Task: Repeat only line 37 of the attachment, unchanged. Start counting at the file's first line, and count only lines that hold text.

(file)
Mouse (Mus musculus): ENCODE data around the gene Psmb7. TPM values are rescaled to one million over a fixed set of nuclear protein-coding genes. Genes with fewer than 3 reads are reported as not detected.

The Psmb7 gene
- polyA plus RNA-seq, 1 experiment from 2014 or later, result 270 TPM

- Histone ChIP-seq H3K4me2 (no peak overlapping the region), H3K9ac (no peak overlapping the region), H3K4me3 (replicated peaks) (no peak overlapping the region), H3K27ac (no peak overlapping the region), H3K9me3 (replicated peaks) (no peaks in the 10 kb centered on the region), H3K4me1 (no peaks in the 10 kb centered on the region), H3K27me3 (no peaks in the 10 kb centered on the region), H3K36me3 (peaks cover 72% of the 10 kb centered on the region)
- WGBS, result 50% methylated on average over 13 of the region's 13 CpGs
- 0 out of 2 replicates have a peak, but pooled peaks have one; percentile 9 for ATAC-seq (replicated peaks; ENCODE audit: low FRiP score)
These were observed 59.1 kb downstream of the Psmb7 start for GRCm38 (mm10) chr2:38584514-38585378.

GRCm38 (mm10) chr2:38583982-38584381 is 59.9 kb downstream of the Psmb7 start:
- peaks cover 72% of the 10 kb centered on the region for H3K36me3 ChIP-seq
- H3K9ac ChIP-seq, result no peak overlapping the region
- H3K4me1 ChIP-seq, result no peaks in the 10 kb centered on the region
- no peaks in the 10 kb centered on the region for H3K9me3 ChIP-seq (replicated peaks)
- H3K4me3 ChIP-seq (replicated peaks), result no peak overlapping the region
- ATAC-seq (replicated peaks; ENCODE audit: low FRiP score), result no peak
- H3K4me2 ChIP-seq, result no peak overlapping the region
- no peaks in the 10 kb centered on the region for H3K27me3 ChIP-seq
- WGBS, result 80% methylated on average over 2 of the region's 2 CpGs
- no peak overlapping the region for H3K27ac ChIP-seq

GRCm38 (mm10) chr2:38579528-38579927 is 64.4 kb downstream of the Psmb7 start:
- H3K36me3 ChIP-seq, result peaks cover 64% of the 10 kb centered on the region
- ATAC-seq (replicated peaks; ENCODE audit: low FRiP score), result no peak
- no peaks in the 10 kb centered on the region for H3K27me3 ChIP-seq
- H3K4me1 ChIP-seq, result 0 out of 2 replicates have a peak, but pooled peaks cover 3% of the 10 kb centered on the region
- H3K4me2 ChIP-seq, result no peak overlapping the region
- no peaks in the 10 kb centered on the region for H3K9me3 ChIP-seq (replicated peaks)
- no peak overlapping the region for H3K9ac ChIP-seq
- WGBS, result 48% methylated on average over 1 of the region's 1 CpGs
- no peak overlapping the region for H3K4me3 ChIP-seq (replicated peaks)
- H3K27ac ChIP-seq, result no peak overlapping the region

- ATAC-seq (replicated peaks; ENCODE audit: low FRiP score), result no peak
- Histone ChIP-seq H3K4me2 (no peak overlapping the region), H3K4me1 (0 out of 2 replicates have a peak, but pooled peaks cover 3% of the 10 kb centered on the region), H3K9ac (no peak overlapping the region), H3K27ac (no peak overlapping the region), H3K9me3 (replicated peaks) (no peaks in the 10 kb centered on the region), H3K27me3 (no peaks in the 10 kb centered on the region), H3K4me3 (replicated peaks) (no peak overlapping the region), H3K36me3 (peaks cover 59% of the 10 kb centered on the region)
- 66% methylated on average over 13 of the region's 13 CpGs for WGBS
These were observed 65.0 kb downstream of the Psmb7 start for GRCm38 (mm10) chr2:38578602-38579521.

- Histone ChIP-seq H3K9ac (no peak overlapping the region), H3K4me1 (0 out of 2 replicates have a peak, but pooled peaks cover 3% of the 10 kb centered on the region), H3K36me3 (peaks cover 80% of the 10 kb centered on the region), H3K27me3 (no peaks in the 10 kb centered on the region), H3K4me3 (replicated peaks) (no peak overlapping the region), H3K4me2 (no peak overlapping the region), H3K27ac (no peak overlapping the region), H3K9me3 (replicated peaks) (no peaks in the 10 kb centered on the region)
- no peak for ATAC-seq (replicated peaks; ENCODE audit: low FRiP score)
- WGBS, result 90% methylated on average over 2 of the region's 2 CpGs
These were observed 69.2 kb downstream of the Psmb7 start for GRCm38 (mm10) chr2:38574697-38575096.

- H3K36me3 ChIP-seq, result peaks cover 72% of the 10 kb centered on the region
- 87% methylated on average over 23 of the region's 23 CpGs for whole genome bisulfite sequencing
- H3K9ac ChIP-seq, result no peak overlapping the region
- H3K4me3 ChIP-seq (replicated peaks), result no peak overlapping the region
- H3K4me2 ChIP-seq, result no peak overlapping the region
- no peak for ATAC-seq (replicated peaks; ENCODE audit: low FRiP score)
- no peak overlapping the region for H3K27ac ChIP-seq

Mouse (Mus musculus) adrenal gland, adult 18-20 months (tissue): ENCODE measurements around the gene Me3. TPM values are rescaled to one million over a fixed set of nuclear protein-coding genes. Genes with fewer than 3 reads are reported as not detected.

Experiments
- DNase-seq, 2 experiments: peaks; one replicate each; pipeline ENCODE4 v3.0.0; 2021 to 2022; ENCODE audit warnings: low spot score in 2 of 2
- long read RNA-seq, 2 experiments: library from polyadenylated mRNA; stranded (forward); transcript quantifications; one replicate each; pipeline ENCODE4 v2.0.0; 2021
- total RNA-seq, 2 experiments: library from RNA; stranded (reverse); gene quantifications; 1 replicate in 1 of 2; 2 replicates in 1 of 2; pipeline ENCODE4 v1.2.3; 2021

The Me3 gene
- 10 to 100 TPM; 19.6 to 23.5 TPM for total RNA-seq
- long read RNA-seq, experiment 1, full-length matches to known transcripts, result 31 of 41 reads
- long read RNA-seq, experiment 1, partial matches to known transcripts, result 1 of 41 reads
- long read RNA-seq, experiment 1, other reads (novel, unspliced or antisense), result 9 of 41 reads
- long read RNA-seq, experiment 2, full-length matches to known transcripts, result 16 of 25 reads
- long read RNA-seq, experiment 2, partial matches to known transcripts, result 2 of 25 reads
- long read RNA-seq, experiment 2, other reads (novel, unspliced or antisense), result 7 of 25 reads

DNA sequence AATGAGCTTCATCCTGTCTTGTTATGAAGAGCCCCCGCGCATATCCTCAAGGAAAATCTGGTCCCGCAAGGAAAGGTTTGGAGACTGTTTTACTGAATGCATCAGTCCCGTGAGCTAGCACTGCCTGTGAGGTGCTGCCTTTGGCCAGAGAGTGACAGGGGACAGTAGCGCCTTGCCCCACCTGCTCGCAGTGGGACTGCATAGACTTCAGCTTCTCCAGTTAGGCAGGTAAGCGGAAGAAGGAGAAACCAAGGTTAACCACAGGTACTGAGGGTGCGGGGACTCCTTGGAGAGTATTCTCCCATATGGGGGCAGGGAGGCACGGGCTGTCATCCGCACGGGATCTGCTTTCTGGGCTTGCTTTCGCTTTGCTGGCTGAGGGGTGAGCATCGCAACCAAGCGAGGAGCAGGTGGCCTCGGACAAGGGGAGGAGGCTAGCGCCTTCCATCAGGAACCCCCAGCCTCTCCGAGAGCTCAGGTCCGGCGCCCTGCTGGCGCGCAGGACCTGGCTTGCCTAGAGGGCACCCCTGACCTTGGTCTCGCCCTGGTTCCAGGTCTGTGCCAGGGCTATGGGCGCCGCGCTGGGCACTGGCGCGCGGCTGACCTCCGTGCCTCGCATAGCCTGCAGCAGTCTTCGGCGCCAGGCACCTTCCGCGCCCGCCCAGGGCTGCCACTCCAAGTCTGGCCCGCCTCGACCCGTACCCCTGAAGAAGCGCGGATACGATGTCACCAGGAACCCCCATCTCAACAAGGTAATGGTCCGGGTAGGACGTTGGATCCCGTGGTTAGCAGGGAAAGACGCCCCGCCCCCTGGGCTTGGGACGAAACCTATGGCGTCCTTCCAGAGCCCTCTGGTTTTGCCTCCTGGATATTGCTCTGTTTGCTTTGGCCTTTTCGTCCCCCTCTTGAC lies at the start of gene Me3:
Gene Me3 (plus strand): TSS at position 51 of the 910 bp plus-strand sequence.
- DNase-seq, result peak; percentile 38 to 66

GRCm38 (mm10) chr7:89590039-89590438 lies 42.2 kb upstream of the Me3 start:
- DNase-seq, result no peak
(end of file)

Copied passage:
These were observed 69.2 kb downstream of the Psmb7 start for GRCm38 (mm10) chr2:38574697-38575096.